If you are considering selling a unit title property where there is no “active” body corporate in place, it is important to note that the same rules apply to an “inactive” Body Corporate as to an “active” one.

When selling a unit title property, the vendor needs to supply the following to the purchaser as part of the sale:

  • a pre-contract disclosure statement;
  • a pre-settlement disclosure statement;
  • insurance details; and, if requested by the purchaser,
  • an additional disclosure statement.

Where there is no active Body Corporate, many parts of the pre-contract disclosure statement will not be applicable.  In that case, the words “not applicable”.  

At the very least, owners within a unit title complex should have a joint insurance policy covering all units, with ‘levies’ being the insurance premiums split between the owners in proportion to their respective ownership interests.  This is because if one property within the complex is damaged, the others are likely to be affected.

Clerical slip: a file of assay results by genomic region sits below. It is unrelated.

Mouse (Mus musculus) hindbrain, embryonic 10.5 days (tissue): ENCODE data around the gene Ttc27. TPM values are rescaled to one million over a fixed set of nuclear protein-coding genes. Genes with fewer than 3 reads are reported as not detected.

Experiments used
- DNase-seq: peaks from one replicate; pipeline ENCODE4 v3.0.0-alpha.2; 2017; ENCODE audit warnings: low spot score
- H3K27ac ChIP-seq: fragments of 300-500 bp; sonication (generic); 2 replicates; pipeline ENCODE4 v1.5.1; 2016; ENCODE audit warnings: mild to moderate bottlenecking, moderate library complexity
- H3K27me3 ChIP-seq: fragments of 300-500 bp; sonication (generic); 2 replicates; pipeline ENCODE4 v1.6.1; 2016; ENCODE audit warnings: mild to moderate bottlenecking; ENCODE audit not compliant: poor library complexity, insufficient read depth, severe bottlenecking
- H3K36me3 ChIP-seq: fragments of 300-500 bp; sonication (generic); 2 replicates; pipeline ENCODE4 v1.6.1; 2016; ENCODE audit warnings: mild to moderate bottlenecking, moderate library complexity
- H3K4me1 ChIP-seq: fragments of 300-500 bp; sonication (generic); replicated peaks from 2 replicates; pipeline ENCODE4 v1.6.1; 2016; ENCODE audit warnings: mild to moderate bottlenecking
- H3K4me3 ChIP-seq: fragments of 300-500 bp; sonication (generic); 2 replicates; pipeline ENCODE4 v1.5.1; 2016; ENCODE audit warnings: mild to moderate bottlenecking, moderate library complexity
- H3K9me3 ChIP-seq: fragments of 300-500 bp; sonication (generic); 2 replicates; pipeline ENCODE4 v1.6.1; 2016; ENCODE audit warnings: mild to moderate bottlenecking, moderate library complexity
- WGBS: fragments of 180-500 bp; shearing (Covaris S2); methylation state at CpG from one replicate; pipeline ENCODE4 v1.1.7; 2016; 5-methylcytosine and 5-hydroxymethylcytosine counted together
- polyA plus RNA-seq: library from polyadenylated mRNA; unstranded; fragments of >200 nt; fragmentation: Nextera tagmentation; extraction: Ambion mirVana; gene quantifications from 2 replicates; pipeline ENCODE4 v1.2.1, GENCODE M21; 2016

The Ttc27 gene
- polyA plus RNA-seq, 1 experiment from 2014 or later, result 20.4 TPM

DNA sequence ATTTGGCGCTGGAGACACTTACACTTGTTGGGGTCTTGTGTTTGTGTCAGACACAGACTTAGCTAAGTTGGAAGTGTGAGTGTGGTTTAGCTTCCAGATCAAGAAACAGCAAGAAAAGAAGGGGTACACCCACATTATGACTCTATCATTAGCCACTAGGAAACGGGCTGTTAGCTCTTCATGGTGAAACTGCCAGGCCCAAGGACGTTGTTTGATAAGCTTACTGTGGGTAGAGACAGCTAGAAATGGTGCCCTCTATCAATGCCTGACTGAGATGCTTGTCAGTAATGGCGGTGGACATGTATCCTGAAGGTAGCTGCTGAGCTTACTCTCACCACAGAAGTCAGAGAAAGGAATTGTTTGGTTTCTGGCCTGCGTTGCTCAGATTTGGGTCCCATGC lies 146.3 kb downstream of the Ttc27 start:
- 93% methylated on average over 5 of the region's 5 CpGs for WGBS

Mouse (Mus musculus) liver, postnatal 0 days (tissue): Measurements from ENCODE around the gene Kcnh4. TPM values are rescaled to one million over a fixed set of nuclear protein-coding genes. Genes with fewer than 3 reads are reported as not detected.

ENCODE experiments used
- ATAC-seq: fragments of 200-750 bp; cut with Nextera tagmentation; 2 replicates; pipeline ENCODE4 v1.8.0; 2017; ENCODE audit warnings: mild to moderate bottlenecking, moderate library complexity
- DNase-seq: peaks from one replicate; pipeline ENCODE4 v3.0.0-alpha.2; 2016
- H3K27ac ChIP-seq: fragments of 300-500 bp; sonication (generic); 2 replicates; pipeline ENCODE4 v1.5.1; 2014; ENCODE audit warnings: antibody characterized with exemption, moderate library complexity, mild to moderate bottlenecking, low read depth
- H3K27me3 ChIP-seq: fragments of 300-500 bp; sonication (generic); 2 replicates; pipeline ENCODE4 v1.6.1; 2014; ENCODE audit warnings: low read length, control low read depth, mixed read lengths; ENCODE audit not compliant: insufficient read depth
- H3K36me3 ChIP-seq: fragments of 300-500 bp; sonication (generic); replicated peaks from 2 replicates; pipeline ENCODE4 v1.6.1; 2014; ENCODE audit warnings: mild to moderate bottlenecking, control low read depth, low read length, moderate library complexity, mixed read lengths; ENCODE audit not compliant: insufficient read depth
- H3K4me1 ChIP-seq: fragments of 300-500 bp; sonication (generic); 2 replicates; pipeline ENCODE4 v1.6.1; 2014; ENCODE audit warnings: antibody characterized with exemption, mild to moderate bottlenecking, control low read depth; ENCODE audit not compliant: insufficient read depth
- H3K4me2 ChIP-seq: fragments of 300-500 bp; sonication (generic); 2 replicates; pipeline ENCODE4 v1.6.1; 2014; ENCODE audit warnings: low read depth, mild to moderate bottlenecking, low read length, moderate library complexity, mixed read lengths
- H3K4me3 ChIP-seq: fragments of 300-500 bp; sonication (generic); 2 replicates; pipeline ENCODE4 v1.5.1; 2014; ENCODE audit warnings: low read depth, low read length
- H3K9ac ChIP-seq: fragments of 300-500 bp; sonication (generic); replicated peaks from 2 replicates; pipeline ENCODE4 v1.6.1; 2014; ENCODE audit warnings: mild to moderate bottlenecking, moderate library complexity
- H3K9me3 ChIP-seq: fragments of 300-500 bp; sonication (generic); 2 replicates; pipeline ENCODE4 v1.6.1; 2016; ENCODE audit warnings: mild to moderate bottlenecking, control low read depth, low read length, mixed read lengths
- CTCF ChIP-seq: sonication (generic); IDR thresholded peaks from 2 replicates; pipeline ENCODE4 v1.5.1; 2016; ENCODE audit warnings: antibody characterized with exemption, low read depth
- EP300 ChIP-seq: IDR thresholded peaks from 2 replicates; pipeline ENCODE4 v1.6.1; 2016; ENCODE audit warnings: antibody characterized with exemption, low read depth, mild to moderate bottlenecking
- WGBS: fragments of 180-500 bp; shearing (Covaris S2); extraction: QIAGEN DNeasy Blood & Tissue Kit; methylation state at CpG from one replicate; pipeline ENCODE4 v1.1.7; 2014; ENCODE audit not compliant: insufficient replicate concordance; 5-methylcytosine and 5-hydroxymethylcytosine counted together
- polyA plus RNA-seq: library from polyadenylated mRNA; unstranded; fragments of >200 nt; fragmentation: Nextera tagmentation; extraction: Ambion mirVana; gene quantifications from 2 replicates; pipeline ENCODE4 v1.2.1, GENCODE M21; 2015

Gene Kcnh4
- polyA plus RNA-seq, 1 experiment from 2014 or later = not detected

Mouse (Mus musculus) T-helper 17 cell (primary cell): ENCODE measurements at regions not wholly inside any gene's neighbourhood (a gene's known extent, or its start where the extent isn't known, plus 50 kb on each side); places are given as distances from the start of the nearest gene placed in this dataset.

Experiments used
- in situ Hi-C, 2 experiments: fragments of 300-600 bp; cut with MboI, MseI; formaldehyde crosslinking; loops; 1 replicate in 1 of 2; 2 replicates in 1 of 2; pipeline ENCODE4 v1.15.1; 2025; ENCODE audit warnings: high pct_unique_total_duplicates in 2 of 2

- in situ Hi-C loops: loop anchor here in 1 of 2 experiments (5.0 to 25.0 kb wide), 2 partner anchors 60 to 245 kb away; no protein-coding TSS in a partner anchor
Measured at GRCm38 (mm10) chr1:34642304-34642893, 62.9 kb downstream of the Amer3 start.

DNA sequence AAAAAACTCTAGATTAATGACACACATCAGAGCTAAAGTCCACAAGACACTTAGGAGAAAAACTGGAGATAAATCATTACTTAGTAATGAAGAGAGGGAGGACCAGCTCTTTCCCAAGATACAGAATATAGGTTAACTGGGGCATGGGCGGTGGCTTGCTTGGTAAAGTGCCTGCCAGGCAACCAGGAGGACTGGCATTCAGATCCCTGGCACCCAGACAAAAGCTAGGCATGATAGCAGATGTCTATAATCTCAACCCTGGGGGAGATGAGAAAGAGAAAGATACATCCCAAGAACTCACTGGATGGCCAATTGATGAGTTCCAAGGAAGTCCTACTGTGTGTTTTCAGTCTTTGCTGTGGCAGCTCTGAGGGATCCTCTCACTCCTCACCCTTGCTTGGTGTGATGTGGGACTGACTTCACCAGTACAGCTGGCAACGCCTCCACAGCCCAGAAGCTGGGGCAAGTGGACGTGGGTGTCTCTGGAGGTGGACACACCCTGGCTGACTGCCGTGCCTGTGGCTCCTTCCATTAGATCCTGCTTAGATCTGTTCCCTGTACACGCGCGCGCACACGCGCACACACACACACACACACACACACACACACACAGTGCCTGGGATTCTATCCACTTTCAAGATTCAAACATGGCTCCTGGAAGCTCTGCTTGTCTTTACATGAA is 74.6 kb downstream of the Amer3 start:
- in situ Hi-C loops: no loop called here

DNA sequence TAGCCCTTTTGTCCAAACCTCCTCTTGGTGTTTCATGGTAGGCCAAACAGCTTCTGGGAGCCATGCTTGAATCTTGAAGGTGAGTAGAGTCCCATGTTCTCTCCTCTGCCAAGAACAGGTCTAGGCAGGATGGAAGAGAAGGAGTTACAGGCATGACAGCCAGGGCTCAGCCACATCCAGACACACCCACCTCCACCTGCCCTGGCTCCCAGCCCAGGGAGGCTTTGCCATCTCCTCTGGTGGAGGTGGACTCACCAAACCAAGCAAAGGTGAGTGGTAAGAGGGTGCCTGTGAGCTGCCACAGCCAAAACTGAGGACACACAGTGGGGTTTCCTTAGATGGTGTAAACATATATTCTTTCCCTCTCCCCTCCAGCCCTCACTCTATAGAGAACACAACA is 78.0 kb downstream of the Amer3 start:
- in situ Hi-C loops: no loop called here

The vendor will also need to provide a pre-settlement disclosure statement to the purchaser at least five working days before settlement.  This needs to be signed by all owners in the complex, if there is no active Body Corporate.  A vendor should ensure they allow sufficient time to get all these signatures before the deadline, especially if one or more owners is likely to be hard to contact.

If you are part of a unit title complex and are concerned that there is no active Body Corporate, or that the Body Corporate is not operating as it should be, it would be worthwhile discussing the situation with your legal advisor.